“Once you’re caught in the grip of the system you are doomed,” says the founder of a radically different approach to jailing young offenders.
Steve Chalke aims to stop a revolving door of criminality that at present sees 69% of young prisoners reoffending within a year of release.
He says the “19th Century, Dickensian” approach is “absolutely broken”.
Instead he will lead England’s first “secure school”, opening near Rochester, Kent in 2022.
According to the Ministry of Justice’s recent White Paper, this new template for cutting re-offending must be “schools with security, rather than prisons with education”.
‘A house, not a prison wing’
The proposed legislation will also allow a charity to run these new institutions – and the charity running the first secure school will be the Oasis group, headed by Mr Chalke.
“We have to move from a model of justice which is about retaliation to a model that’s about resettlement and renewal,” he says.
“And the only way of doing that is a psychologically-informed approach.”
There will be a Scandinavian-style emphasis on therapy and education rather than metal doors and warders with bunches of keys – even though this will remain a secure jail with a perimeter wall.
“There are going to be bedrooms, not cells; a house, not a wing,” says Mr Chalke.
He wants to use neuroscience rather than clanging steel doors and bars.
Toughened glass, thick wooden doors, electronic fobs rather than locks and keys can be as secure as steel bars, he argues, but with a different and less aggressive atmosphere.
He wants to move away from “retribution” and a system that “scares and intimidates”.
Five crimes per reoffender
“So we lock people up in cells and behind bars and all the rest of it, leave them there for three, four or five years, let them go and then wonder why they’ve not got better,” he says.
“When the public talk about the word ‘secure’, they think of bolts and bars and locks. Whereas, for a lot of young people, what they need is ‘security’.
“I know kids who wish they could go to sleep tonight and feel secure that they won’t be woken up by their dad beating up their mum or their mum having another alcoholic row. They want to sleep in security,” says Mr Chalke, whose academy trust group runs more than 50 schools.
The starting point has been trying to break the pattern of reoffending – to end the cycle in which offenders enter the prison system as children and then are highly likely to return there as adults.
There’s a cost in terms of the victims of crime – for the 69% who reoffend within a year of release, each young reoffender commits an average of five crimes.
For shorter times in custody, of six months or less, the reoffending rate is even higher at 77%.
And the reoffending rates for those leaving custody are much higher than for young people given cautions or non-custodial sentences.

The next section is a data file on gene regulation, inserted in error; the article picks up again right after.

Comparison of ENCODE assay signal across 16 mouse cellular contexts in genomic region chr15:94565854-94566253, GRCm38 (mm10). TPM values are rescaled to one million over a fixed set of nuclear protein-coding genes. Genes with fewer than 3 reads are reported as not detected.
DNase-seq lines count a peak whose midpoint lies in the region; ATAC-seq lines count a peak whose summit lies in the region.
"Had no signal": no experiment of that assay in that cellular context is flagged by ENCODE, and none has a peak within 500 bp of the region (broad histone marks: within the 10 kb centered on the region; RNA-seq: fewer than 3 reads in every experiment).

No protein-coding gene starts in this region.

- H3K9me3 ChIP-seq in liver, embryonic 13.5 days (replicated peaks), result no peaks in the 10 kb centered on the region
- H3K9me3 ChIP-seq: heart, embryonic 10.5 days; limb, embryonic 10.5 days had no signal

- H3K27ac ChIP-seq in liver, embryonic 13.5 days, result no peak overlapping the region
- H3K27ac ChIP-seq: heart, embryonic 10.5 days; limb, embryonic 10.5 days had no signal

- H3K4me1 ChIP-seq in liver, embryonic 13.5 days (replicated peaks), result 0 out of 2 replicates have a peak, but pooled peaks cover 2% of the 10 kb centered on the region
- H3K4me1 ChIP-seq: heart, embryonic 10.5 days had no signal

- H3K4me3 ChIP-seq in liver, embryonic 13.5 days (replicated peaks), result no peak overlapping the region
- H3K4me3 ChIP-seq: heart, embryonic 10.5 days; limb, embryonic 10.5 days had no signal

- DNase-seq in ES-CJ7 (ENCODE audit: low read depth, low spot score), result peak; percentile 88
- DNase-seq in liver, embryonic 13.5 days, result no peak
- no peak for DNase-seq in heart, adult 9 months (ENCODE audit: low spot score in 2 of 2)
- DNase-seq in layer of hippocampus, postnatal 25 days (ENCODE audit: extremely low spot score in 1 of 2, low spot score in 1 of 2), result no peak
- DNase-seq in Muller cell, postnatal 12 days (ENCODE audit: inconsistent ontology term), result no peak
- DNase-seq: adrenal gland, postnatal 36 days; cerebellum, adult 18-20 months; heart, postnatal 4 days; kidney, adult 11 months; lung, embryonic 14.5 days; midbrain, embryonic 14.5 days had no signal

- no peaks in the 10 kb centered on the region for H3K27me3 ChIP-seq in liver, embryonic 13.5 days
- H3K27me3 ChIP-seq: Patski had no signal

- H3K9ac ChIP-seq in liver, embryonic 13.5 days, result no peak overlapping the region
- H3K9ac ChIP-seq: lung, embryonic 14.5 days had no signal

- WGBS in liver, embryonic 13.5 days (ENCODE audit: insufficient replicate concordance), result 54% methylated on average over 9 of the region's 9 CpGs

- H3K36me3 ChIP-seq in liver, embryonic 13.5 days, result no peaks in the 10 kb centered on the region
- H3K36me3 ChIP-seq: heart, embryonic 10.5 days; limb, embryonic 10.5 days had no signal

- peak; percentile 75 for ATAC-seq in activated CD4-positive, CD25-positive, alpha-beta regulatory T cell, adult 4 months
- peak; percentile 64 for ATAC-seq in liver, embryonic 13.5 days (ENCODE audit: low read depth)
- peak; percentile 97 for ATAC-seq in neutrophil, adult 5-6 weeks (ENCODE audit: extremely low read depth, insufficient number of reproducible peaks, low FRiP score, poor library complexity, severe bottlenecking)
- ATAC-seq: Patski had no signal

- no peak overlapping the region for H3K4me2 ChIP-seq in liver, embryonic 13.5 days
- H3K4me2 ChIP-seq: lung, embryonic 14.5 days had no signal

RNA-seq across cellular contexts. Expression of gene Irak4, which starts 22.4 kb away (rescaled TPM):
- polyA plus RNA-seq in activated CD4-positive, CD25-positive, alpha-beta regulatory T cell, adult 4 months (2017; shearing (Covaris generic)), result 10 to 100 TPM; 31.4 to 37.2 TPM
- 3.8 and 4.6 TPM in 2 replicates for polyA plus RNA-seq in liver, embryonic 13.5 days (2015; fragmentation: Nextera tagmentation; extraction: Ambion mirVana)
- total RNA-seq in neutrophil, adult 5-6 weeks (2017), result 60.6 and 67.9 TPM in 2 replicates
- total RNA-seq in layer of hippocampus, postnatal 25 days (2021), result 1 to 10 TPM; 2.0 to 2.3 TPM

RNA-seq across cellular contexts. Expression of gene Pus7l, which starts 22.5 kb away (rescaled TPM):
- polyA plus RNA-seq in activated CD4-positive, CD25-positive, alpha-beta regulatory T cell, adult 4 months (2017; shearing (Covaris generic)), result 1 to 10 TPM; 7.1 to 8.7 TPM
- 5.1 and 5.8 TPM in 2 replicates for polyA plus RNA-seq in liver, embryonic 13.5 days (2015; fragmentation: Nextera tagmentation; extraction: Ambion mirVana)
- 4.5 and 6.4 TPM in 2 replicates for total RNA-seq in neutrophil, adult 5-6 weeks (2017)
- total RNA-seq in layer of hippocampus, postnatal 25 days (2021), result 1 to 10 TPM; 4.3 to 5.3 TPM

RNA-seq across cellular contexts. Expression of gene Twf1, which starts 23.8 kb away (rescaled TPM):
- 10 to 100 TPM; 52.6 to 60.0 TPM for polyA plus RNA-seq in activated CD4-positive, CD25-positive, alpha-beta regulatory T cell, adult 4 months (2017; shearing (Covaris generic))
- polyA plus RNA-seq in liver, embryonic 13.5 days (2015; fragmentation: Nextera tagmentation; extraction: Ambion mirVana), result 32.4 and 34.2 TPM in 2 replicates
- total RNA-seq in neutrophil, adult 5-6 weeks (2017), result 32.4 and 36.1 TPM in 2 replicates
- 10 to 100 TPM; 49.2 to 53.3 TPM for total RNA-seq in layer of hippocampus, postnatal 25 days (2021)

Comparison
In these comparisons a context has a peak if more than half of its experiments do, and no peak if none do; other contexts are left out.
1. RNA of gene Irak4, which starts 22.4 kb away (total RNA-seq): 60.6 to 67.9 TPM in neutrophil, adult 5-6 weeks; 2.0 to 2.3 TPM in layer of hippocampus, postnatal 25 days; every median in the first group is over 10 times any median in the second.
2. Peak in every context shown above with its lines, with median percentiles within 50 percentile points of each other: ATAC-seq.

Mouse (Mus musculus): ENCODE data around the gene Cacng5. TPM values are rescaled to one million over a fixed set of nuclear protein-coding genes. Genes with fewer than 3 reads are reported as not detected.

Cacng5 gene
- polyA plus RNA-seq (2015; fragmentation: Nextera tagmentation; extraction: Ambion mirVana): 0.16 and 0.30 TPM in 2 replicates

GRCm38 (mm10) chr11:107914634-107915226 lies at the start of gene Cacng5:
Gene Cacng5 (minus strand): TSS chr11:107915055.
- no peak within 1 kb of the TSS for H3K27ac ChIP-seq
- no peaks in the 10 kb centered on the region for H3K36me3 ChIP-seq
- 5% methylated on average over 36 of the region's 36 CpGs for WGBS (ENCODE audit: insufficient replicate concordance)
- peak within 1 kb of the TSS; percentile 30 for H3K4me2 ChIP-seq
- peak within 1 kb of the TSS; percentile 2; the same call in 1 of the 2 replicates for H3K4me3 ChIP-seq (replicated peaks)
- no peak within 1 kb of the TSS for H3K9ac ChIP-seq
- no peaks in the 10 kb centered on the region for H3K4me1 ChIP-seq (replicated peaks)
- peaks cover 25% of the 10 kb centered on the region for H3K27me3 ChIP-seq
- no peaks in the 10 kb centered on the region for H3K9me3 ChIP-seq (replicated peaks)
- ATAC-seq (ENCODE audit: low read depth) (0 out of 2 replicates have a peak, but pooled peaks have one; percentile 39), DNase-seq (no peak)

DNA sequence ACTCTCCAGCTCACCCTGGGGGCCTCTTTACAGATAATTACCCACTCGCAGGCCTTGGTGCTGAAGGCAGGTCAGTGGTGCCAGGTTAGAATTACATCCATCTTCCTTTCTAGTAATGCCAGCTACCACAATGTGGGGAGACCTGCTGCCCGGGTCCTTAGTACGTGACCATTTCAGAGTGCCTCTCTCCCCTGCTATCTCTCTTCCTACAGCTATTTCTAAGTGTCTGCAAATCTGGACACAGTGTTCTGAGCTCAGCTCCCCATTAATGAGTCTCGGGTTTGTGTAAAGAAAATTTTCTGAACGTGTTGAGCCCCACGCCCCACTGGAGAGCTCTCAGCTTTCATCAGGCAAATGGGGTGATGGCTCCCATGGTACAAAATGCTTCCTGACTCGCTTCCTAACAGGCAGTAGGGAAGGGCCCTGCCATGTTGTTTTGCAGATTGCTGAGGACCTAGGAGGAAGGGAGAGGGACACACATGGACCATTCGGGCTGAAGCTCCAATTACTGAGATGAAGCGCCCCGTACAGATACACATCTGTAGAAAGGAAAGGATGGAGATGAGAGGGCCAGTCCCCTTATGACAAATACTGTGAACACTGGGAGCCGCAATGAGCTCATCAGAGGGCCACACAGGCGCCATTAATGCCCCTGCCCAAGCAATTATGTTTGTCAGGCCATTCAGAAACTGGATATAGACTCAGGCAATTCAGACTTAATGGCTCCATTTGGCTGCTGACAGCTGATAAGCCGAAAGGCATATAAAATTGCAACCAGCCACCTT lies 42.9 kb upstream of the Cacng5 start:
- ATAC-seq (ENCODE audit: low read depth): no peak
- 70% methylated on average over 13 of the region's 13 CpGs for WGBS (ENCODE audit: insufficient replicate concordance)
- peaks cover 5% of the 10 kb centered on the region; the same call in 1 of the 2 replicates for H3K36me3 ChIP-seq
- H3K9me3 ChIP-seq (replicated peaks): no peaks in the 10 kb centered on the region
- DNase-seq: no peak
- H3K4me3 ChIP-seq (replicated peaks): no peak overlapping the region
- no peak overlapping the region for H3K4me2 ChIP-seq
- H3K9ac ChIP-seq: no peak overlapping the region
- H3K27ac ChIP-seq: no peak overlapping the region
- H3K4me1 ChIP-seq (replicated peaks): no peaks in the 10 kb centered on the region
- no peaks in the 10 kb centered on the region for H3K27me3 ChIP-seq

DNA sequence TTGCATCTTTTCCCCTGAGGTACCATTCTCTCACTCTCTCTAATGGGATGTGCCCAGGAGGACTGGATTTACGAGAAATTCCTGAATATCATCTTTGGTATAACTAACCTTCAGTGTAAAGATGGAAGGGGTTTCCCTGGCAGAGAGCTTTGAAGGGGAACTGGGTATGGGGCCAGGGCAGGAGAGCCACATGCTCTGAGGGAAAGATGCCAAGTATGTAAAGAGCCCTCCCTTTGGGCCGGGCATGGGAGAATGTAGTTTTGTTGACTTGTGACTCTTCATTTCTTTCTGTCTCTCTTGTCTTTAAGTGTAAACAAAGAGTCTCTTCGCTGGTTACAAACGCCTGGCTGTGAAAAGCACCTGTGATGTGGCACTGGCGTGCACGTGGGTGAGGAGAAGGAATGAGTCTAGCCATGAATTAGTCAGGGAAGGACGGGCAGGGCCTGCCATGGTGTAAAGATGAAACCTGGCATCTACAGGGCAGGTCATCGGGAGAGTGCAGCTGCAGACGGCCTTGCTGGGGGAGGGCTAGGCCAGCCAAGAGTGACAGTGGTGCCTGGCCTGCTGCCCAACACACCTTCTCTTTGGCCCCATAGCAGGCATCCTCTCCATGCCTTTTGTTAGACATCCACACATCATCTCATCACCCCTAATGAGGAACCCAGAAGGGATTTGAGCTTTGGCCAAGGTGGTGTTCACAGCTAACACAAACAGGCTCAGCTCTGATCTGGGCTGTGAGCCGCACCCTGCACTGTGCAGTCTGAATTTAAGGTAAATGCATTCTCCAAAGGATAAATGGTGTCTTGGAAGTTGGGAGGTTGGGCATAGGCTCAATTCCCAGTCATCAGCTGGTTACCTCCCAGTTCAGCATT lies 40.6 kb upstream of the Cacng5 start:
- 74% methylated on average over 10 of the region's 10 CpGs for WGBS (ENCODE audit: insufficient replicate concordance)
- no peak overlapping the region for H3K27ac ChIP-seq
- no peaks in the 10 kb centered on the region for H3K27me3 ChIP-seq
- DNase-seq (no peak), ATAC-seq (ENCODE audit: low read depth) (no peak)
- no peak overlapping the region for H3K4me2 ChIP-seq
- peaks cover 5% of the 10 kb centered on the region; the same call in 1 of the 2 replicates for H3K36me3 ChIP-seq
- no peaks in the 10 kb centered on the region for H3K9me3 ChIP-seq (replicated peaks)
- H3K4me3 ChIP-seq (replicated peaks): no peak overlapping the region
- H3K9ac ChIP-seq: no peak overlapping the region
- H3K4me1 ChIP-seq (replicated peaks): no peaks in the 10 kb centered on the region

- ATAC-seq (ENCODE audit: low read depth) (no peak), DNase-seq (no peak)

There is also a financial cost. A young offender institution costs £76,000 per inmate per year, a secure training centre place £160,000 and a secure children’s home place £210,000 per year.
And House of Commons library figures show there were 269 assaults per month on average in young offender institutions.
Mr Chalke wants the secure school to turn the page on how young inmates are treated.
Not least because the challenge is changing.
There has been a rapid reduction in the number of under-18s in custody, down by more than two thirds since 2001, to a current total of about 860. In contrast almost 13,000 were given community sentences.
But Mr Chalke says those in the youth prison system are now a more hard-core group of serious offenders, often with complex psychological problems.
He wants to use the expertise of mental health services working with dangerous people in secure settings – and to use advances in neuroscience to address the impact of neglect and abuse.
Alongside the education and therapy inside, he wants to set up a much more effective safety net for when inmates are released – helping with accommodation and employment.
In trouble in a day
Mr Chalke tells the story of what he’s trying to avoid – a 17 year old released from custody in London, being intercepted by their former gang and sent out as a drugs courier and getting stabbed in a dispute, all within a day.
But the secure school is being built on a troubled site – the former Medway secure training centre.
This was the subject of an undercover investigation by BBC Panorama and was later closed. It’s also not far from the village of Borstal, which gave its name to a previous approach at youth justice.
Frances Crook of the Howard League for Penal Reform rejects the positive claims for the secure school – and said it is “not the answer”.
She says it is just another in a long list of “reinventing ways of punishing children by locking them up – which always failed”.
The prison reform organisation’s chief executive said the problem was sending so many children to prison, rather than cosmetic changes to how they were treated.
But the Ministry of Justice says that secure schools, with their focus on education and “wrap-around health services” are going to be the future model which will “guide our transformation of youth custody”.